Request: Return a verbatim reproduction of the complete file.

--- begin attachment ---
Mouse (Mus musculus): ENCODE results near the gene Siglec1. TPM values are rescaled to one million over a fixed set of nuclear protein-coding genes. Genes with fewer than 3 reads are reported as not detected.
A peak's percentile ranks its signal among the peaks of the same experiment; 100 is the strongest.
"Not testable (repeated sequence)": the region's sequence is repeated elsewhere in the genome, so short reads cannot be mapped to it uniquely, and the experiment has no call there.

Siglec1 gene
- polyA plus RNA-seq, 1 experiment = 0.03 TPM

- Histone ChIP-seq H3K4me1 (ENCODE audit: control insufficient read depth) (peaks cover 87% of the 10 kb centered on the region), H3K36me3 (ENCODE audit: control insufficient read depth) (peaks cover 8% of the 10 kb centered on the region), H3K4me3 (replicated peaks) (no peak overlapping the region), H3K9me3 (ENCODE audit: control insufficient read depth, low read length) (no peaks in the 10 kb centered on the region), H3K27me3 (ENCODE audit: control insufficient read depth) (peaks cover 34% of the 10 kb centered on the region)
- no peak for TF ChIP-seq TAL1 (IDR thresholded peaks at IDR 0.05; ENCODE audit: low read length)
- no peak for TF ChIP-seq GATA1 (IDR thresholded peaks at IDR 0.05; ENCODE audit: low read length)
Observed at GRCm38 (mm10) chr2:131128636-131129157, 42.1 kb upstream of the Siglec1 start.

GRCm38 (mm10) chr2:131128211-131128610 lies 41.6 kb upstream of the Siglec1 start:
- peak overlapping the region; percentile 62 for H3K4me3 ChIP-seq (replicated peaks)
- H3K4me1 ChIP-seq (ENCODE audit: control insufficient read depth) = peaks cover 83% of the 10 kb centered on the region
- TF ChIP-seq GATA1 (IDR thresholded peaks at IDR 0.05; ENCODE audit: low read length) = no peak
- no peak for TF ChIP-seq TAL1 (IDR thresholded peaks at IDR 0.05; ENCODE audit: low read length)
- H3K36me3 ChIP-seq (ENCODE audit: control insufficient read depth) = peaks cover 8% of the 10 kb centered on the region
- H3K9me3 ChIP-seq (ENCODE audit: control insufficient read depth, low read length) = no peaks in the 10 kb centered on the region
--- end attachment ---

Mouse (Mus musculus): ENCODE results near the gene Siglec1. TPM values are rescaled to one million over a fixed set of nuclear protein-coding genes. Genes with fewer than 3 reads are reported as not detected.
A peak's percentile ranks its signal among the peaks of the same experiment; 100 is the strongest.
"Not testable (repeated sequence)": the region's sequence is repeated elsewhere in the genome, so short reads cannot be mapped to it uniquely, and the experiment has no call there.

Siglec1 gene
- polyA plus RNA-seq, 1 experiment = 0.03 TPM

- Histone ChIP-seq H3K4me1 (ENCODE audit: control insufficient read depth) (peaks cover 87% of the 10 kb centered on the region), H3K36me3 (ENCODE audit: control insufficient read depth) (peaks cover 8% of the 10 kb centered on the region), H3K4me3 (replicated peaks) (no peak overlapping the region), H3K9me3 (ENCODE audit: control insufficient read depth, low read length) (no peaks in the 10 kb centered on the region), H3K27me3 (ENCODE audit: control insufficient read depth) (peaks cover 34% of the 10 kb centered on the region)
- no peak for TF ChIP-seq TAL1 (IDR thresholded peaks at IDR 0.05; ENCODE audit: low read length)
- no peak for TF ChIP-seq GATA1 (IDR thresholded peaks at IDR 0.05; ENCODE audit: low read length)
Observed at GRCm38 (mm10) chr2:131128636-131129157, 42.1 kb upstream of the Siglec1 start.

GRCm38 (mm10) chr2:131128211-131128610 lies 41.6 kb upstream of the Siglec1 start:
- peak overlapping the region; percentile 62 for H3K4me3 ChIP-seq (replicated peaks)
- H3K4me1 ChIP-seq (ENCODE audit: control insufficient read depth) = peaks cover 83% of the 10 kb centered on the region
- TF ChIP-seq GATA1 (IDR thresholded peaks at IDR 0.05; ENCODE audit: low read length) = no peak
- no peak for TF ChIP-seq TAL1 (IDR thresholded peaks at IDR 0.05; ENCODE audit: low read length)
- H3K36me3 ChIP-seq (ENCODE audit: control insufficient read depth) = peaks cover 8% of the 10 kb centered on the region
- H3K9me3 ChIP-seq (ENCODE audit: control insufficient read depth, low read length) = no peaks in the 10 kb centered on the region